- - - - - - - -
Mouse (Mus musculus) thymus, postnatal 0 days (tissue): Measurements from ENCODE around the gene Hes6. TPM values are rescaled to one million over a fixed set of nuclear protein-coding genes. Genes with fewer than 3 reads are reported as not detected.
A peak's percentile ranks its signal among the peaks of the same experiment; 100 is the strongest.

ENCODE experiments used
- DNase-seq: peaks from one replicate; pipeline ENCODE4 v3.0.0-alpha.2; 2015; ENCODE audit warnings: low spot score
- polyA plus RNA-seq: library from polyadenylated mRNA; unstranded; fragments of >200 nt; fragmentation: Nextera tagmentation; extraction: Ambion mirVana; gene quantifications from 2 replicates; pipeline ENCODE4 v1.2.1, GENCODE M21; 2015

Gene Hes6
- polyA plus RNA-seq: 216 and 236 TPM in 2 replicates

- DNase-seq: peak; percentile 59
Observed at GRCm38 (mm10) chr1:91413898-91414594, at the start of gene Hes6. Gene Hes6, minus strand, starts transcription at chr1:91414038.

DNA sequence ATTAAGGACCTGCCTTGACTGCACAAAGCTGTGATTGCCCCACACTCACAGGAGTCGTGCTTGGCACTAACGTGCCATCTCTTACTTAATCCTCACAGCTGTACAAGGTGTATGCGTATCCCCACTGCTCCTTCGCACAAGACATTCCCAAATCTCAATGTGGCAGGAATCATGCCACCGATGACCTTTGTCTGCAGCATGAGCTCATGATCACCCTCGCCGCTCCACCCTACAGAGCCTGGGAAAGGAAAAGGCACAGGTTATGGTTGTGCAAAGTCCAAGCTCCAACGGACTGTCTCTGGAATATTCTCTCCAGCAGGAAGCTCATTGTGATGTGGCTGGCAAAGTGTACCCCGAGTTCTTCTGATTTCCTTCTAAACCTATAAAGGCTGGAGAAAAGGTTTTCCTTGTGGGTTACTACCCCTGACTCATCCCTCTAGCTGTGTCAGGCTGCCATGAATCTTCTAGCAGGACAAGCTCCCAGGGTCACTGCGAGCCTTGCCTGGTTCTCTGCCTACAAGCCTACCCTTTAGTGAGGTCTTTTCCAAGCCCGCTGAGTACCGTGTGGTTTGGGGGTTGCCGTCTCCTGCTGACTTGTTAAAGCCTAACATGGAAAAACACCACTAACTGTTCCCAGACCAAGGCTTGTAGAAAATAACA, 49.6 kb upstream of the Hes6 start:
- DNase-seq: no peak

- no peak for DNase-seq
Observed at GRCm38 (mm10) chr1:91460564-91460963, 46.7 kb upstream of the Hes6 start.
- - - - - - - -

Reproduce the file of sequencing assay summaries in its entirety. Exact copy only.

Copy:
Mouse (Mus musculus) thymus, postnatal 0 days (tissue): Measurements from ENCODE around the gene Hes6. TPM values are rescaled to one million over a fixed set of nuclear protein-coding genes. Genes with fewer than 3 reads are reported as not detected.
A peak's percentile ranks its signal among the peaks of the same experiment; 100 is the strongest.

ENCODE experiments used
- DNase-seq: peaks from one replicate; pipeline ENCODE4 v3.0.0-alpha.2; 2015; ENCODE audit warnings: low spot score
- polyA plus RNA-seq: library from polyadenylated mRNA; unstranded; fragments of >200 nt; fragmentation: Nextera tagmentation; extraction: Ambion mirVana; gene quantifications from 2 replicates; pipeline ENCODE4 v1.2.1, GENCODE M21; 2015

Gene Hes6
- polyA plus RNA-seq: 216 and 236 TPM in 2 replicates

- DNase-seq: peak; percentile 59
Observed at GRCm38 (mm10) chr1:91413898-91414594, at the start of gene Hes6. Gene Hes6, minus strand, starts transcription at chr1:91414038.

DNA sequence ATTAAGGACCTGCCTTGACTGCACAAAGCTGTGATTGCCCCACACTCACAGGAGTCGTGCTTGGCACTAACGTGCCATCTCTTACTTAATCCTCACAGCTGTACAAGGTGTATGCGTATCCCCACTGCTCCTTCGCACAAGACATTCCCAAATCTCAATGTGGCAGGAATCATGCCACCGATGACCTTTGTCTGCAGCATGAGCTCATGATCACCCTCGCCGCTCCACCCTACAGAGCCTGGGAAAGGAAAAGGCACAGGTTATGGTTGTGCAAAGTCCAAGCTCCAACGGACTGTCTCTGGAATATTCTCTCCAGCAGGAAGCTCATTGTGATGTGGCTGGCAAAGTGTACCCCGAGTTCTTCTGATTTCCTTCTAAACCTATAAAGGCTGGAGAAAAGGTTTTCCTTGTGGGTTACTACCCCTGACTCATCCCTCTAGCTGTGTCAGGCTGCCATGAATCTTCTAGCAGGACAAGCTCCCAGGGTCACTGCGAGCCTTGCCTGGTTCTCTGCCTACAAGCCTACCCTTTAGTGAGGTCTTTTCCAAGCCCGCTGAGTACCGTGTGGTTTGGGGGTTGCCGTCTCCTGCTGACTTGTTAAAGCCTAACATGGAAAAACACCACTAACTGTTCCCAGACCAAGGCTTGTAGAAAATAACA, 49.6 kb upstream of the Hes6 start:
- DNase-seq: no peak

- no peak for DNase-seq
Observed at GRCm38 (mm10) chr1:91460564-91460963, 46.7 kb upstream of the Hes6 start.